Usually in every company of an infantry unit there is a “well known” girl that hangs around. I our’s, we had Jenny. I guess she was a sweet girl but  then again, I was naive and 19. And I had a girlfriend who’s had parents that were a full bird colonel and a major. B, however took Jenny out for a date. Apparently they passed out together. He went home and she came banging on my door at 8 in the morning with quite the handlebar mustache drawn in permanent marker on her face. B never told us what happened stating, “a Southern gentleman never kisses and tells.” Pretty ironic, eh?

“I never did say thank you before we parted ways. I always figured there would be time that.”

Before we left for combat there was a nervousness that permitted the air. But even through that nervous waiting there was still the familiar boredom most grunts can relate too. So there was a lot of card games, combat drills, napping and B’s favorite; embarrassing picture-taking. He must have taken hundreds of them and before we boarded the plane, most of us wanted to throw the camera on the pavement.

A few weeks later we finally received mail from the home front. My parents sent me a letter and in a p.s. they wanted me to thank B for sending them a letter with my picture stating ,”Don’t worry about Billy. He is with me and nothing bad will happen. I promise.” I didn’t know he had done that and I never thanked him. I didn’t know how.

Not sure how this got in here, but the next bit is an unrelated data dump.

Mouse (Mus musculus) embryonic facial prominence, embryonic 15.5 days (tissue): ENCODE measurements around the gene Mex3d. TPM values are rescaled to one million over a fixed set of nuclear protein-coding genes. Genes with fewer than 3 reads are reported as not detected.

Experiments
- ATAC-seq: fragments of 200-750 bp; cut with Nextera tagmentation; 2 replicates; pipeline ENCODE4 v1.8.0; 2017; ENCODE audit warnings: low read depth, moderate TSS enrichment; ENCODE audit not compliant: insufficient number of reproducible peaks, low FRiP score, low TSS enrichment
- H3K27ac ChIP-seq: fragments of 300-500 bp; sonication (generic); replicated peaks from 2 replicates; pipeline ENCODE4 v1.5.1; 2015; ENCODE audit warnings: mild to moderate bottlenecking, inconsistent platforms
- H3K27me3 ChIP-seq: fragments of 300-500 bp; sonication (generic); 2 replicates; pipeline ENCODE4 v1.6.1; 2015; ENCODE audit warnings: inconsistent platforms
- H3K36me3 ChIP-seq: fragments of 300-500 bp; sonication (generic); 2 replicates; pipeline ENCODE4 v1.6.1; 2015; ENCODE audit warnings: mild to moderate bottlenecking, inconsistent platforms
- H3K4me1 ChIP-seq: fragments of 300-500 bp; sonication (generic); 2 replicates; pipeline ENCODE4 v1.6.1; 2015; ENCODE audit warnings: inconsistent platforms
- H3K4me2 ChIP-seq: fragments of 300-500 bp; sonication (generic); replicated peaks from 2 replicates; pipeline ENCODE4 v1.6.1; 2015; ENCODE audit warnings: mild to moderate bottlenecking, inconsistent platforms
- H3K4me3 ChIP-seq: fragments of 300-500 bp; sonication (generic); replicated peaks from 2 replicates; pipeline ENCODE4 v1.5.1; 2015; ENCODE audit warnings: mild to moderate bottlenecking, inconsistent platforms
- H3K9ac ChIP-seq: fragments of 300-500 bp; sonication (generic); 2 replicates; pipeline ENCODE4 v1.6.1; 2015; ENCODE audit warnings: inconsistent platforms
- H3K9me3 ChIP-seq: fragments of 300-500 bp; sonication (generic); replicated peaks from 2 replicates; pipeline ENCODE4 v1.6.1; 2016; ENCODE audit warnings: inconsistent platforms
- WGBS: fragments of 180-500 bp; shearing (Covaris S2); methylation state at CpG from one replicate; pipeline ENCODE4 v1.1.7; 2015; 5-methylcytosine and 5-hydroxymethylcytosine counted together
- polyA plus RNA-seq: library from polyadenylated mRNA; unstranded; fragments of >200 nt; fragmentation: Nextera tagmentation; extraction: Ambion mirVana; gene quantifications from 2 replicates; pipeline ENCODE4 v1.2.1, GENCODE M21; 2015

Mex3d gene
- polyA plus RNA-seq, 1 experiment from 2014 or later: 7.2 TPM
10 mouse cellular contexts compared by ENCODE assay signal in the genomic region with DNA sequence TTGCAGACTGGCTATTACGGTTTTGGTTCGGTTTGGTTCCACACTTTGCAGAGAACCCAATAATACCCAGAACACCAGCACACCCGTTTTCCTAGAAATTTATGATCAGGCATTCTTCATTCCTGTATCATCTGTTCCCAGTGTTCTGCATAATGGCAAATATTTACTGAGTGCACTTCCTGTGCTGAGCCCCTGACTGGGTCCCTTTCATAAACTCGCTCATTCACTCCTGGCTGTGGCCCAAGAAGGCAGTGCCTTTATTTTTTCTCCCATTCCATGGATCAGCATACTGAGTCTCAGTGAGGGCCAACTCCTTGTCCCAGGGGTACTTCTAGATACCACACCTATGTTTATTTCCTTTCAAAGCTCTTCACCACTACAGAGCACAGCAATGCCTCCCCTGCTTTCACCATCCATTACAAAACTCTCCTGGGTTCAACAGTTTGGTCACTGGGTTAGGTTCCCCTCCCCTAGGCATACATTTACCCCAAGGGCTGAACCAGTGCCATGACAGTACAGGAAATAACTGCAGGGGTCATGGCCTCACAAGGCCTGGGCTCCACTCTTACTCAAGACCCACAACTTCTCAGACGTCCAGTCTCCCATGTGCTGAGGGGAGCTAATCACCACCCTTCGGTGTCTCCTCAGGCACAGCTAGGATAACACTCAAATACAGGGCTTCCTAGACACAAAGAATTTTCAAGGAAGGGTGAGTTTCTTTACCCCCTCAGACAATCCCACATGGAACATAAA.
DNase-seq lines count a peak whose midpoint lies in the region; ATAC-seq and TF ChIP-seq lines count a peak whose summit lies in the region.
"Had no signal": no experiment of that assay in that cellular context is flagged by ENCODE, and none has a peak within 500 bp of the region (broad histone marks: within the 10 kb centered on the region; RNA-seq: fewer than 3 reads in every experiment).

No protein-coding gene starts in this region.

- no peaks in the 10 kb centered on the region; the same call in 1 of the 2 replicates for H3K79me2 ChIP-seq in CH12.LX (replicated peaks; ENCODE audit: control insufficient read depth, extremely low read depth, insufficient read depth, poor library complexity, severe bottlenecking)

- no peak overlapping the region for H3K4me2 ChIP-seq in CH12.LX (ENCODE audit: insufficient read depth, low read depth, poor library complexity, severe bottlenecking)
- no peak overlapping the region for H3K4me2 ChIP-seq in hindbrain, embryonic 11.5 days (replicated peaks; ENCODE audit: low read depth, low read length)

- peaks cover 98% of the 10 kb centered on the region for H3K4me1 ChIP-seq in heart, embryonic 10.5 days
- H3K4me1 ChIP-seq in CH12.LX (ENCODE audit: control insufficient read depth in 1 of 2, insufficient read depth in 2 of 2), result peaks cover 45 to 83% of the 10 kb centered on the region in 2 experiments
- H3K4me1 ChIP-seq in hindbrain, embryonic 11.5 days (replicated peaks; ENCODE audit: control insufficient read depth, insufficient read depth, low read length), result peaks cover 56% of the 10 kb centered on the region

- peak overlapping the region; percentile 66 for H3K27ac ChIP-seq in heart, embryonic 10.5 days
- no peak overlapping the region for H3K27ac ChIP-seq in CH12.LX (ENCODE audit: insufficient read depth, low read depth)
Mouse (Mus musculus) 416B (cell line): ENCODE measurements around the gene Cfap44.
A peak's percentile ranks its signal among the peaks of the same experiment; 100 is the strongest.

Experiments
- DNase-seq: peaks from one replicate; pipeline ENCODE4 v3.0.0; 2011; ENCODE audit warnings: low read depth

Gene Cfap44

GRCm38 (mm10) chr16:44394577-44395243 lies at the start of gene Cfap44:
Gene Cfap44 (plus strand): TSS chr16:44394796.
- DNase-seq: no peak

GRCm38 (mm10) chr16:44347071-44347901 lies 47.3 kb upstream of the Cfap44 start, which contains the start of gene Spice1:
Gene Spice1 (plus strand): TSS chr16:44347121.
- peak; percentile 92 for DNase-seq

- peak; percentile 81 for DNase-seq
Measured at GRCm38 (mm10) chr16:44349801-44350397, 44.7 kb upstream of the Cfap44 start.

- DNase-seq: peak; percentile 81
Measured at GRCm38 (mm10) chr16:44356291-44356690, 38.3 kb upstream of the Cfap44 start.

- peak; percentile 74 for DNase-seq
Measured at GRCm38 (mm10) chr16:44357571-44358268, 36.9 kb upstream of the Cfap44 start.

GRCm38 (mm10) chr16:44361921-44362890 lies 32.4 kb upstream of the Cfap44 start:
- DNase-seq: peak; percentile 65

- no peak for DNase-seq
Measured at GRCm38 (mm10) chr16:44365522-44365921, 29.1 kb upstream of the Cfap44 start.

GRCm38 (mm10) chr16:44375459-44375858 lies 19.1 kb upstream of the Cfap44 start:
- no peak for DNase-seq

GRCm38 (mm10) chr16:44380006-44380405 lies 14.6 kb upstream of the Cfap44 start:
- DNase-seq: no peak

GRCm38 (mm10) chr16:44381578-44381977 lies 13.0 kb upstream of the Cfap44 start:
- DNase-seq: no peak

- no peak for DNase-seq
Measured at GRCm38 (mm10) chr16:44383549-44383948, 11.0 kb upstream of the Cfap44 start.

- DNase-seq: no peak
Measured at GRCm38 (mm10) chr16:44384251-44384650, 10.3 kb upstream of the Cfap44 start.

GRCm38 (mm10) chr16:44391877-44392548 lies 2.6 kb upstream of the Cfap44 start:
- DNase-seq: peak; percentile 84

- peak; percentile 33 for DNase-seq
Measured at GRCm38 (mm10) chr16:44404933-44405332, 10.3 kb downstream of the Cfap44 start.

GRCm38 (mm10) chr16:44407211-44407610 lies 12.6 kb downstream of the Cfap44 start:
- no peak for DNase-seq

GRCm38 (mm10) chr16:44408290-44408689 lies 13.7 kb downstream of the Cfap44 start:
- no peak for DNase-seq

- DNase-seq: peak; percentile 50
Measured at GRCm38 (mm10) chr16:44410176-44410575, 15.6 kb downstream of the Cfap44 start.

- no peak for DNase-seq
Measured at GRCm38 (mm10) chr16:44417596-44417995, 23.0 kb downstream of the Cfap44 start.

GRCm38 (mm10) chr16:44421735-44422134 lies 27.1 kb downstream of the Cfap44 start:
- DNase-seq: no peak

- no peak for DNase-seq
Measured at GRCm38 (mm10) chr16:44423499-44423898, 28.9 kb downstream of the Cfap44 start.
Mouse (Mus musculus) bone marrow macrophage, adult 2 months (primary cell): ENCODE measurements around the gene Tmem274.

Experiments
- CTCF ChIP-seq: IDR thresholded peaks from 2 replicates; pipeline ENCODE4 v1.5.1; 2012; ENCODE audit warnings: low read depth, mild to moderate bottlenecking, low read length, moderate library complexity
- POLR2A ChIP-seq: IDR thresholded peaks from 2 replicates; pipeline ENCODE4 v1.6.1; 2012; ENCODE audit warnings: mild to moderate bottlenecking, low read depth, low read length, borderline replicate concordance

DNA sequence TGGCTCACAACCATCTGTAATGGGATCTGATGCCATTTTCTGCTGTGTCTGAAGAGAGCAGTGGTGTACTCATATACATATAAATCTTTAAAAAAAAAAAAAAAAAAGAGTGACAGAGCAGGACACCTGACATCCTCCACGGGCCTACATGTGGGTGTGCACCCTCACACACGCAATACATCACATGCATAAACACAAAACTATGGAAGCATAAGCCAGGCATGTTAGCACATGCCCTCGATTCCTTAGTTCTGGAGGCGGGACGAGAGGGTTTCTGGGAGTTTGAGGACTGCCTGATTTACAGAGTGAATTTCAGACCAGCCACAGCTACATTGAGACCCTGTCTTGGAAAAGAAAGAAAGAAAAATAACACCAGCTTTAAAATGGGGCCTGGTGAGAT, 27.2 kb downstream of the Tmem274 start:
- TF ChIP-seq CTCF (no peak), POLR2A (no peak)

“I really felt like I abandoned you guys when I got hurt. I know we went our separate ways and you left for Special Forces but I didn’t want to leave the troops. It’s funny, but just a little while ago I had a dream about you.”

I did. We were getting ready to board the plane in full gear to go off to some unknown hell. There was the familiar fear and excitement, like it was our turn to take the field. But I couldn’t find my rifle. I panicked and searched while my brothers in arms and B stood staring from the door of the plane. I told them to wait but they smiled as if to say, “we’ll be back for you”. And the door closed.

I woke up not thinking much of it. I mean, I recently had a dream I lived in Bikini Bottom with SpongeBob so the dream did not hold much weight. But I think I understand it a little more now.

The wind really picked up and we plowed a head, straight into the gust. I felt the familiar comradary as I kept the pace and tried not to let my running partner down. But I felt this chest tightening feeling as I reminded myself, B is here but not the same. My eyes began to run hot and my mouth tightened.